A strong emphasis was placed on safety by Barrett and Allessandro. Everyone entering the training area was told to leave any real world defensive weapons (like the author’s SIG, Seecamp and knives) in an outside lockbox along with any improvised type weapons such as strike bezel flashlights or tactical pens.
The firearms used were dedicated for use with Sims and were identified by their training blue color.
Access to the training area was restricted to one door which was monitored.
Now some of the pictures might give the illusion of a dystopian environment (part of this had more to do with poor lighting in a building still under construction) with people wearing gas masks and body armor, but this adds to the realism in training. You won’t know if that is “Jay the friendly instructor” or “the bad guy looking to send you to your maker” under that mask at first glance. You have to rely on other cues to let you know “what is what” and “who is who”.
With a group of current and former law enforcement officers as trainees in this “train the trainer” program, the expectation may have been to see shoot outs similar to a paintball field on a Saturday afternoon using real guns and ammo that would leave welts.
On the contrary, for the first several hours no shots were fired at all. The student instructors stood down most of the threats by using verbal commands or not taking shots because the situation would not have been legally prudent to do so. Still as current or former officers they had to change their own behaviors from training to adapt to a civilian role.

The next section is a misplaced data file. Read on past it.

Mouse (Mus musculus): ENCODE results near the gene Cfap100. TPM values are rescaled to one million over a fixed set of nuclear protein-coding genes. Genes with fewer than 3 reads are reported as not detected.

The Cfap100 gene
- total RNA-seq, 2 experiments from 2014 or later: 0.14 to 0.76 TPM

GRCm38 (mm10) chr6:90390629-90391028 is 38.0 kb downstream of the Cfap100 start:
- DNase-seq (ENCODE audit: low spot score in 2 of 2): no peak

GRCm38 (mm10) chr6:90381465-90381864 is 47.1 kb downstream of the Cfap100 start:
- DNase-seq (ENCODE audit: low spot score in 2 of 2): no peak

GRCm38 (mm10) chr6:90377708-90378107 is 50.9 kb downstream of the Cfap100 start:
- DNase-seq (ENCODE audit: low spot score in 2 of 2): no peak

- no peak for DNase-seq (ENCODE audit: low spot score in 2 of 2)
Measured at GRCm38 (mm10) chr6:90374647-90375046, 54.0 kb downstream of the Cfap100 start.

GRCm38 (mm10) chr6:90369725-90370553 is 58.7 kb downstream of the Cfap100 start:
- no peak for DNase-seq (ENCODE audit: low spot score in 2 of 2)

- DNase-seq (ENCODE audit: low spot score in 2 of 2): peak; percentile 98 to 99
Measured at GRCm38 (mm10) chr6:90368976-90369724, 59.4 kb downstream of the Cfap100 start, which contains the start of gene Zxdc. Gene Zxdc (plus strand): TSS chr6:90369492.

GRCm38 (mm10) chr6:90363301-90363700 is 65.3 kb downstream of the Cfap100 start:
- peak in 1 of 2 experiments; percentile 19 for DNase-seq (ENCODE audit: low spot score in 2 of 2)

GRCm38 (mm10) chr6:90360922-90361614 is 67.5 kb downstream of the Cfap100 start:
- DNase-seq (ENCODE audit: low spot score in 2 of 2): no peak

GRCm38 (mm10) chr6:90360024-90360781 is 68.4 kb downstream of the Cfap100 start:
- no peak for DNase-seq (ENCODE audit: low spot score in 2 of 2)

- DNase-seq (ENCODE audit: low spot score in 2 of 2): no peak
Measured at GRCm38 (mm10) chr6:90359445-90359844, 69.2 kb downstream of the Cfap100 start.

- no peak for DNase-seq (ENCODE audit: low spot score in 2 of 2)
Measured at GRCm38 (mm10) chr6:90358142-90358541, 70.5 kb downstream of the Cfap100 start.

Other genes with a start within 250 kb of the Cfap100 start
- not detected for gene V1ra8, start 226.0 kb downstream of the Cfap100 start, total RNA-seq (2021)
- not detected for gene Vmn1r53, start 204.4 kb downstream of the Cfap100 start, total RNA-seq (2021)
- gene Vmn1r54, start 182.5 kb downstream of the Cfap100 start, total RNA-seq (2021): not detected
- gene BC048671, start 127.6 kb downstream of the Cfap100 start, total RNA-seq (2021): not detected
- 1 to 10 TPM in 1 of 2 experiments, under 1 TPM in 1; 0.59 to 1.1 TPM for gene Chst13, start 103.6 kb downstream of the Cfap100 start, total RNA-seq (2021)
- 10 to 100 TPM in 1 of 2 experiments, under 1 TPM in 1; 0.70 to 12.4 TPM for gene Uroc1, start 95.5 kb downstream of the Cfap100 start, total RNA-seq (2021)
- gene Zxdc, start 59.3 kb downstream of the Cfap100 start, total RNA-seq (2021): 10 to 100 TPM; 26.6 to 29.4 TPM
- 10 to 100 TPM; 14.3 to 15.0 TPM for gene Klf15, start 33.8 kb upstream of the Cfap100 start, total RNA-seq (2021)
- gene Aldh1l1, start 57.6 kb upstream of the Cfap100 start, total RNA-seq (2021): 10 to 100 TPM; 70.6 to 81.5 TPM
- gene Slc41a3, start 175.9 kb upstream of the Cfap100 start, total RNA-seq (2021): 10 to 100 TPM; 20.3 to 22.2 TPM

Instructor Barrett Kendrick echoed this by saying: “The goal is not to put people in situations where they have to shoot the role-players 100% of the time. The goal is to make them think these courses of action through in order to make the right decisions.”
“Some people may be eager to go guns blazing 100 percent of the time, but others will be much more timid, you may have to pause and coach them. Ask them why they did a certain thing a certain way.”
When the shooting did start they were 100% correct from a legal standpoint and the student instructors made use of cover and concealment, simulated 9-1-1 calls when appropriate and did everything by the book. This is the way they should teach their students how to do it.
With instructors trained in this manner, the students who visit the range for reality based training should experience a high degree of safety, professionalism, training and satisfaction at Reno Guns & Range.
About Mike Searson
Mike Searson's career as a shooter began as a Marine Rifleman at age 17. He has worked in the firearms industry his entire adult life as a Gunsmith, Ballistician, Consultant, Salesman, Author and was first certified to teach firearms safety in 1989.
Mike has written over 2000 articles for a number of magazines, websites and newsletters including Blade, RECOIL, OFF-GRID, Tactical Officer, SWAT, Tactical World, Gun Digest, Examiner.com and the US Concealed Carry Association as well as AmmoLand Shooting Sports News.